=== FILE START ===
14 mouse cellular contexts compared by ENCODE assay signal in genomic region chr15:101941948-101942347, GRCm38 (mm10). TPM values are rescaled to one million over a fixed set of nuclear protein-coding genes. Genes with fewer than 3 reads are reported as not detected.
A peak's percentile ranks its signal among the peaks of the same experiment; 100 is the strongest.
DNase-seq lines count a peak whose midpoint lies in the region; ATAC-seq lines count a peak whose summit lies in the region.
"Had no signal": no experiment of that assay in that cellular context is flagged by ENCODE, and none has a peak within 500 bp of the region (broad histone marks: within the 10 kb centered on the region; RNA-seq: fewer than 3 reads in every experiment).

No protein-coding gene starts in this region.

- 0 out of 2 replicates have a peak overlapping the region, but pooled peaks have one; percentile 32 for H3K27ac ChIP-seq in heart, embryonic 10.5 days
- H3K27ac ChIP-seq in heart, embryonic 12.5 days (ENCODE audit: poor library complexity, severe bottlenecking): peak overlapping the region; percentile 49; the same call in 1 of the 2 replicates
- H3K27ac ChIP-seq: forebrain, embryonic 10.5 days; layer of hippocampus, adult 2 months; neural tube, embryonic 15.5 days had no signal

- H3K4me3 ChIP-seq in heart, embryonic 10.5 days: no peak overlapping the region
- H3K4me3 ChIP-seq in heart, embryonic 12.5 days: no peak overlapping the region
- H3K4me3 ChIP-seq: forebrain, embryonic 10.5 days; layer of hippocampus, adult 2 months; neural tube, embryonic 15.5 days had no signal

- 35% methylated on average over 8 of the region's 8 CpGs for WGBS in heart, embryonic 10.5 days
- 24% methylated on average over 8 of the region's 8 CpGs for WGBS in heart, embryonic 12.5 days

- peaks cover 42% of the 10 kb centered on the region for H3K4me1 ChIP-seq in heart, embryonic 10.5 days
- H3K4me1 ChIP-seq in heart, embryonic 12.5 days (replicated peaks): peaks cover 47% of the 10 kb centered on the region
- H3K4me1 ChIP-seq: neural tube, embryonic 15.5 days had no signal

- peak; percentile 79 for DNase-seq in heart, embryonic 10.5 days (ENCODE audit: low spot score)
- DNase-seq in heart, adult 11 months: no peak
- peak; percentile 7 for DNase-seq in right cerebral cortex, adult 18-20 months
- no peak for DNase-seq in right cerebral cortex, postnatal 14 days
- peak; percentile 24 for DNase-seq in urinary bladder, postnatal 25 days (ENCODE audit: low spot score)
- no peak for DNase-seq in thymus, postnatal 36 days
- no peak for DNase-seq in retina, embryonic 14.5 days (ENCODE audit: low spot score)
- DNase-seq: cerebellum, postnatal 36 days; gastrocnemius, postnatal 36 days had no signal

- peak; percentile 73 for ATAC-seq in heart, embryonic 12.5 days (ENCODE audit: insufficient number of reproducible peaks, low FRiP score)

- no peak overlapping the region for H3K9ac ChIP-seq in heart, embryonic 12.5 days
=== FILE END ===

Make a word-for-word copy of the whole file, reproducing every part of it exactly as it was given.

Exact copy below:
14 mouse cellular contexts compared by ENCODE assay signal in genomic region chr15:101941948-101942347, GRCm38 (mm10). TPM values are rescaled to one million over a fixed set of nuclear protein-coding genes. Genes with fewer than 3 reads are reported as not detected.
A peak's percentile ranks its signal among the peaks of the same experiment; 100 is the strongest.
DNase-seq lines count a peak whose midpoint lies in the region; ATAC-seq lines count a peak whose summit lies in the region.
"Had no signal": no experiment of that assay in that cellular context is flagged by ENCODE, and none has a peak within 500 bp of the region (broad histone marks: within the 10 kb centered on the region; RNA-seq: fewer than 3 reads in every experiment).

No protein-coding gene starts in this region.

- 0 out of 2 replicates have a peak overlapping the region, but pooled peaks have one; percentile 32 for H3K27ac ChIP-seq in heart, embryonic 10.5 days
- H3K27ac ChIP-seq in heart, embryonic 12.5 days (ENCODE audit: poor library complexity, severe bottlenecking): peak overlapping the region; percentile 49; the same call in 1 of the 2 replicates
- H3K27ac ChIP-seq: forebrain, embryonic 10.5 days; layer of hippocampus, adult 2 months; neural tube, embryonic 15.5 days had no signal

- H3K4me3 ChIP-seq in heart, embryonic 10.5 days: no peak overlapping the region
- H3K4me3 ChIP-seq in heart, embryonic 12.5 days: no peak overlapping the region
- H3K4me3 ChIP-seq: forebrain, embryonic 10.5 days; layer of hippocampus, adult 2 months; neural tube, embryonic 15.5 days had no signal

- 35% methylated on average over 8 of the region's 8 CpGs for WGBS in heart, embryonic 10.5 days
- 24% methylated on average over 8 of the region's 8 CpGs for WGBS in heart, embryonic 12.5 days

- peaks cover 42% of the 10 kb centered on the region for H3K4me1 ChIP-seq in heart, embryonic 10.5 days
- H3K4me1 ChIP-seq in heart, embryonic 12.5 days (replicated peaks): peaks cover 47% of the 10 kb centered on the region
- H3K4me1 ChIP-seq: neural tube, embryonic 15.5 days had no signal

- peak; percentile 79 for DNase-seq in heart, embryonic 10.5 days (ENCODE audit: low spot score)
- DNase-seq in heart, adult 11 months: no peak
- peak; percentile 7 for DNase-seq in right cerebral cortex, adult 18-20 months
- no peak for DNase-seq in right cerebral cortex, postnatal 14 days
- peak; percentile 24 for DNase-seq in urinary bladder, postnatal 25 days (ENCODE audit: low spot score)
- no peak for DNase-seq in thymus, postnatal 36 days
- no peak for DNase-seq in retina, embryonic 14.5 days (ENCODE audit: low spot score)
- DNase-seq: cerebellum, postnatal 36 days; gastrocnemius, postnatal 36 days had no signal

- peak; percentile 73 for ATAC-seq in heart, embryonic 12.5 days (ENCODE audit: insufficient number of reproducible peaks, low FRiP score)

- no peak overlapping the region for H3K9ac ChIP-seq in heart, embryonic 12.5 days